Dataset: MovieLens dataset with 10 Million interactions
RS method: KNN, a content-based approach, where for each movie we find K similar movies (nearest neighbours) to it, where the similarity is Cosine Similarity
Train — Test: an 80%-20% split with approximately 8 Million of interactions in Train set and 2 Million interactions in Test set
Validation set: to make HPT possible we need also a validation set which I generated by further splitting the Train set in Train and Validation set with a ratio of 80–20%, so now we have about 7.4 Million interactions in Train and 1.6 interactions in Validation set
Metric: MAP@5 (Mean Average Precision) treats the recommendation as a ranking task where the aim is that of recommending to users first the items that are most likely for the user to fancy. The 5 stands for evaluating the top 5 five items recommended. The value of MAP goes from 0 to 1. The higher the MAP value, the better.
Hyper-parameters to tune: NN (Nearest Neighbours) and Shrinkage factor
The idea behind GS is that of creating a grid with the possible values for your hyper-parameters and then start testing out the combinations of such possible values.
The possible combinations in our case would be 81 which means 81 times of training and evaluating our algorithm with each parameter combination. Imagine having more than 2 parameters to tune though, image how that the number of combinations would increase and consequently the time as well. Yeah, it would take quite a lot more.
Good: by fixing one parameter at the best value found by GS, we vary the other visualizing the change in performance. The sensitivity of the model to hyper-parameters is clear and shows the importance of such step in the process of creating a RS.
Not so good: this is the time that it took to try all the combinations!
Needless to say, I went looking in a frenzy for another method to do this last step of my model training and my research lead me to BO.
Bayesian Optimization Approach
The thing about GS, Manual and Random search also, is that the next set of hyper-parameters to evaluate is made in an uninformed fashion. This is where the BO approach stands out: it uses the past choices made in order to make a smart pick for the next set of values to test out, reducing thus the number of evaluations done at the cost of searching for the next parameters to test in a more intelligent way.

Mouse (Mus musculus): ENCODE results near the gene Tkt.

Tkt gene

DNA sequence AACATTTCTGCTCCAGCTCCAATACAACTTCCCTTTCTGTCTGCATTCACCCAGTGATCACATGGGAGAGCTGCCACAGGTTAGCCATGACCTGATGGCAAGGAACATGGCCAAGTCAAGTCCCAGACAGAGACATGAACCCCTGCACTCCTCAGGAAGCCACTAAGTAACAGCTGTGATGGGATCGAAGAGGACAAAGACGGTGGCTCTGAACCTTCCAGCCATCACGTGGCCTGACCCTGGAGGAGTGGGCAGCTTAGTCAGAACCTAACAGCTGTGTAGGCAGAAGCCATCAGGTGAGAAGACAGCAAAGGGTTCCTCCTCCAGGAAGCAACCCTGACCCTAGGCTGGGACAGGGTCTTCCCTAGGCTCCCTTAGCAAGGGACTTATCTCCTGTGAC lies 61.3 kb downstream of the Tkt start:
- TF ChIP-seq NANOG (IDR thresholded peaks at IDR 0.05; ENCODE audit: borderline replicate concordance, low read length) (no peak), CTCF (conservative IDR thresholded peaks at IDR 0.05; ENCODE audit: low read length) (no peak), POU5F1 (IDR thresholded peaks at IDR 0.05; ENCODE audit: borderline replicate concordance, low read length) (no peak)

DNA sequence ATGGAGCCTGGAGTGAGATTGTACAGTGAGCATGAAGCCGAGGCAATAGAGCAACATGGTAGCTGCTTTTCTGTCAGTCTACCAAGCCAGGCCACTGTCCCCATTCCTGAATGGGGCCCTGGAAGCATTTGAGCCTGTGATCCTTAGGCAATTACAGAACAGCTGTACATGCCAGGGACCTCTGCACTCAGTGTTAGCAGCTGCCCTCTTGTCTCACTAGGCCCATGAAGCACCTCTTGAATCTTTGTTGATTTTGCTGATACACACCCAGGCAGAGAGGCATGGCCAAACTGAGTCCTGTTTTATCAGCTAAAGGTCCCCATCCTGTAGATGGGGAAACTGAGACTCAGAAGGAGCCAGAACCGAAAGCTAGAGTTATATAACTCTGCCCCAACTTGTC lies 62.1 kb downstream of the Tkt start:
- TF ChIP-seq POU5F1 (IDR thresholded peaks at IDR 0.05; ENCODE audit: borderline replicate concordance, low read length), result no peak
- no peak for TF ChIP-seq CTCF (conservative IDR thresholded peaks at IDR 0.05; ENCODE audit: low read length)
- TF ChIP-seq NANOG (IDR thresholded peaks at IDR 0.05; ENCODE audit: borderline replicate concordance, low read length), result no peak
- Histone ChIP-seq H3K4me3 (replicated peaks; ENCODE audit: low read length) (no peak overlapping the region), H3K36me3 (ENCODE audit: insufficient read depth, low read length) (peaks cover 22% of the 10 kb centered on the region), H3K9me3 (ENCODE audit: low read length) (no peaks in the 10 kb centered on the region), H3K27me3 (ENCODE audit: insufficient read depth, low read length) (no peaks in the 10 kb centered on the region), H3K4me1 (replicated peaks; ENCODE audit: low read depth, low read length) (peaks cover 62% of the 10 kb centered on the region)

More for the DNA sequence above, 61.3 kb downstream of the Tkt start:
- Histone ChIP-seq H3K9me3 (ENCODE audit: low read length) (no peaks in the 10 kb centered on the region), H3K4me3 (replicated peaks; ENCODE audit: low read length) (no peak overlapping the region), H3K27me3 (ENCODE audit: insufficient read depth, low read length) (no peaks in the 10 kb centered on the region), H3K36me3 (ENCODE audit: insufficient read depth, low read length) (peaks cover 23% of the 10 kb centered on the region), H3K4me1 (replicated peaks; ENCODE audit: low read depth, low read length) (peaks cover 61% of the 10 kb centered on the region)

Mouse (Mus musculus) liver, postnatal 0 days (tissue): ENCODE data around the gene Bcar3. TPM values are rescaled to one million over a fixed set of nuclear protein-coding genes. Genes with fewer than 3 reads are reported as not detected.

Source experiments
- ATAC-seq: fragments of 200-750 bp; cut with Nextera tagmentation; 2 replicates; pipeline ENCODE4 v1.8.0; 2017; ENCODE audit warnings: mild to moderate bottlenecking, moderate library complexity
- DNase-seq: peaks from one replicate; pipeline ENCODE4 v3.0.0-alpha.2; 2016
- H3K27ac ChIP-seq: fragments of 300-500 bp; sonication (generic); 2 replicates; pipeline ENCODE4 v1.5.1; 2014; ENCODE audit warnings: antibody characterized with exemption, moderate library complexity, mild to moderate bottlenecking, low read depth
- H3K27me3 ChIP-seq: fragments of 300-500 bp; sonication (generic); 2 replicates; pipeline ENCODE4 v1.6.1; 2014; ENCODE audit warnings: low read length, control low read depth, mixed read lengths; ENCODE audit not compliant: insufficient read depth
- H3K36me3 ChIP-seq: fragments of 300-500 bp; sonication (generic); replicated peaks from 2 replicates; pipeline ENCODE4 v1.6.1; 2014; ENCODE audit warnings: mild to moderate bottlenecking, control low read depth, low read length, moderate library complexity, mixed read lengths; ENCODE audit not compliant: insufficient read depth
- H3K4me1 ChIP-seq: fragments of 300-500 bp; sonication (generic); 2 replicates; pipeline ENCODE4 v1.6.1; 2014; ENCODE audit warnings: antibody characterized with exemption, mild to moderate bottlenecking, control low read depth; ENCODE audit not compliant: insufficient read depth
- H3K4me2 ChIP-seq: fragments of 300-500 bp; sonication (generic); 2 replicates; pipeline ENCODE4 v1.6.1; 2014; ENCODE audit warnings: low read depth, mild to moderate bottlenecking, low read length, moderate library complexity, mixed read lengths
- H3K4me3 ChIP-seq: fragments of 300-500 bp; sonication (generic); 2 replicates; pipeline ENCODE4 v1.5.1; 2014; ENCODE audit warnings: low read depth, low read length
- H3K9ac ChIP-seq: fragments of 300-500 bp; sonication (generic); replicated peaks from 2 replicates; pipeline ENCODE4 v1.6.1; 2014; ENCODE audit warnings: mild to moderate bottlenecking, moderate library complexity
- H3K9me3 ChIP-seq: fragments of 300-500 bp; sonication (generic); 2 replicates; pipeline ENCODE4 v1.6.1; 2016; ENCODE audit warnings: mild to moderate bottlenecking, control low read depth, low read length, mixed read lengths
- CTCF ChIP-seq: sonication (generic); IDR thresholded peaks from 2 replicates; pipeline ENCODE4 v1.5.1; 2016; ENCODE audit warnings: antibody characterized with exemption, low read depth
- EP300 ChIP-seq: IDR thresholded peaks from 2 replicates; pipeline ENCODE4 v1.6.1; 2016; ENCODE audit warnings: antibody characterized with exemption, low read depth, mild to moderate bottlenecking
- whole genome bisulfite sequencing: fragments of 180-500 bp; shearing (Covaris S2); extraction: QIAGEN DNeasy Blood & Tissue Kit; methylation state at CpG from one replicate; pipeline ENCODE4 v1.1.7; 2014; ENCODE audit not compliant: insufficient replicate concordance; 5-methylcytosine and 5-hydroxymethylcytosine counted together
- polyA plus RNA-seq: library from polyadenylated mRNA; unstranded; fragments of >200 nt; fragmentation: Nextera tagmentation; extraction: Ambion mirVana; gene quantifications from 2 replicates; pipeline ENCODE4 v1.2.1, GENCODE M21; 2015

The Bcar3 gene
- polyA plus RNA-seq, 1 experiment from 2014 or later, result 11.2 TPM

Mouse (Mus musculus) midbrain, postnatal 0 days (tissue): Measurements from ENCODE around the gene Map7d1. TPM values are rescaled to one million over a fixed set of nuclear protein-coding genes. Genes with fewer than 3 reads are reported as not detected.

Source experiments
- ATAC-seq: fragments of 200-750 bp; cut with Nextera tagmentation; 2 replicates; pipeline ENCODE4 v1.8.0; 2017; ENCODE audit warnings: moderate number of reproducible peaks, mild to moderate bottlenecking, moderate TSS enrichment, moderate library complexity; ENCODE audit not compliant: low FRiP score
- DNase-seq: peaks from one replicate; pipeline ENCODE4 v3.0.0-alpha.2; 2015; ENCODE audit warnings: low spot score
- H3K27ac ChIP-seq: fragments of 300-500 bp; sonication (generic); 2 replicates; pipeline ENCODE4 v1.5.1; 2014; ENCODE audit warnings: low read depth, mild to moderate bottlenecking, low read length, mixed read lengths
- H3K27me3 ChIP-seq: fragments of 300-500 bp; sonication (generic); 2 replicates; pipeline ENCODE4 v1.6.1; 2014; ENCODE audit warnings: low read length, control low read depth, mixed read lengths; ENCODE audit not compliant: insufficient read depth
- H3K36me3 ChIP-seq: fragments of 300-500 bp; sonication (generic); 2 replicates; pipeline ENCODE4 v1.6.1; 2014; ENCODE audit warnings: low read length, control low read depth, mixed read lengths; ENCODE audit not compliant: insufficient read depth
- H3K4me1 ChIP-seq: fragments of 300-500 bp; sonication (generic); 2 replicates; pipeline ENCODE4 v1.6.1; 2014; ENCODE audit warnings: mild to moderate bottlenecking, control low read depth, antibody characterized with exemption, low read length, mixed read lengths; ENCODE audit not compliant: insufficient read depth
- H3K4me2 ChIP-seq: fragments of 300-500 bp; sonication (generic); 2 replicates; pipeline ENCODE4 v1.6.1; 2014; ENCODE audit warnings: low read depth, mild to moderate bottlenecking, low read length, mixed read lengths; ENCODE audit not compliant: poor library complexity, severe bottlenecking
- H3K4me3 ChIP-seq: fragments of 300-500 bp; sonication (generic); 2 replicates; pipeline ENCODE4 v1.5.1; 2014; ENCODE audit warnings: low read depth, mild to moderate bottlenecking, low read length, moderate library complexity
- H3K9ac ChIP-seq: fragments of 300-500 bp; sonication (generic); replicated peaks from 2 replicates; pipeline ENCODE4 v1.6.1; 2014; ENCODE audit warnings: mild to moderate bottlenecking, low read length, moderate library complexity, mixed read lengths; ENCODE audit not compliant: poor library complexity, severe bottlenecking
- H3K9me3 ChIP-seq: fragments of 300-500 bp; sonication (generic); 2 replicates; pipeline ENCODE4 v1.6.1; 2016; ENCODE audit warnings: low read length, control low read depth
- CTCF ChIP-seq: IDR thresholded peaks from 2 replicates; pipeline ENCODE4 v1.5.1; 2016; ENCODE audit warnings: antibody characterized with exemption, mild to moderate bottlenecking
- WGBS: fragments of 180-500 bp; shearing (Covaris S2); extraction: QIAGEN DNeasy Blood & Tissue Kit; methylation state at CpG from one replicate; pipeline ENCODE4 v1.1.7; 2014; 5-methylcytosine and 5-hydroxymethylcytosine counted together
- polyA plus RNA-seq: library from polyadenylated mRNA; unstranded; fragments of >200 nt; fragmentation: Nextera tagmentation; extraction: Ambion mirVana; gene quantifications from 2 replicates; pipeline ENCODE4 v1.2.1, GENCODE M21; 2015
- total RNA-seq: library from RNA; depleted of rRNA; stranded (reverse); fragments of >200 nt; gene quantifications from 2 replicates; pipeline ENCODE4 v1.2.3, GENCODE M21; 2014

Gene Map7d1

As optimization goes, in BO we are aim to find the maximum (or minimum) of a function f (x) on a bounded set X which translated to this specific problem means that the function being considered is one that in synthesis given an input x (a configuration of the HP) from X (set of all possible values of the HP) it returns the performance of the model generated with such HP. For the BO process the function f is unknown and what it does is associate a prior to it. The purpose of the prior is to express assumptions about the function being optimized and as evaluations are done a posterior distribution is formed. The posterior distribution then itself is used to drive the acquisition function of the next input (HP) to evaluate. It’s a sequential strategy and thus with the increasing number of iterations, so does the quality of the posterior which in turn means that the certainty of the goodness of the next region to be explored is higher.
As for many other methods concerning the world of DS you can either use this as a black-box to reach your goal or you could try to do some unwrapping and try to understand how such optimization is done. The full explanation of this approach can be read here, which is where the implementation of BO used for this post was based on . If you’d rather read something lighter instead, this article was very helpful for me.
The implementation of BO used for this example is this Python library.
In practice, there are three basic elements that you need to define in order to do BO for HPT:
- The range of parameter values, so the domain of the function:
- The function to optimize, where you can adapt to whichever metric you want hence the facility of the approach:
- Call the function
The only sticky aspect of BO is that it chooses continuous values to try out and you need to adapt in case your hyper-parameters are integer numbers; nothing a simple casting can’t solve though. Define these three elements and your job is done.
The difference in time to reach the same results you might wonder:
The best parameter combination found by using GS:
The best parameter combination found using BO:
There is a slight change in those parameters but not to worry. A simple test can remove just any doubt.
The difference in time performance is noticeable, almost 10 times less, yet the goal is reached by both methods. By no mean a simple example like this can be used as proof that Bayesian Optimization is the way to go for all Recommender System problems when doing hyper-parameter tuning but it is interesting to see that RS is no exception in the use of BO. After all, if there is a certainty in Data Science it’s that there is no certainty that an approach is going to work in your dataset.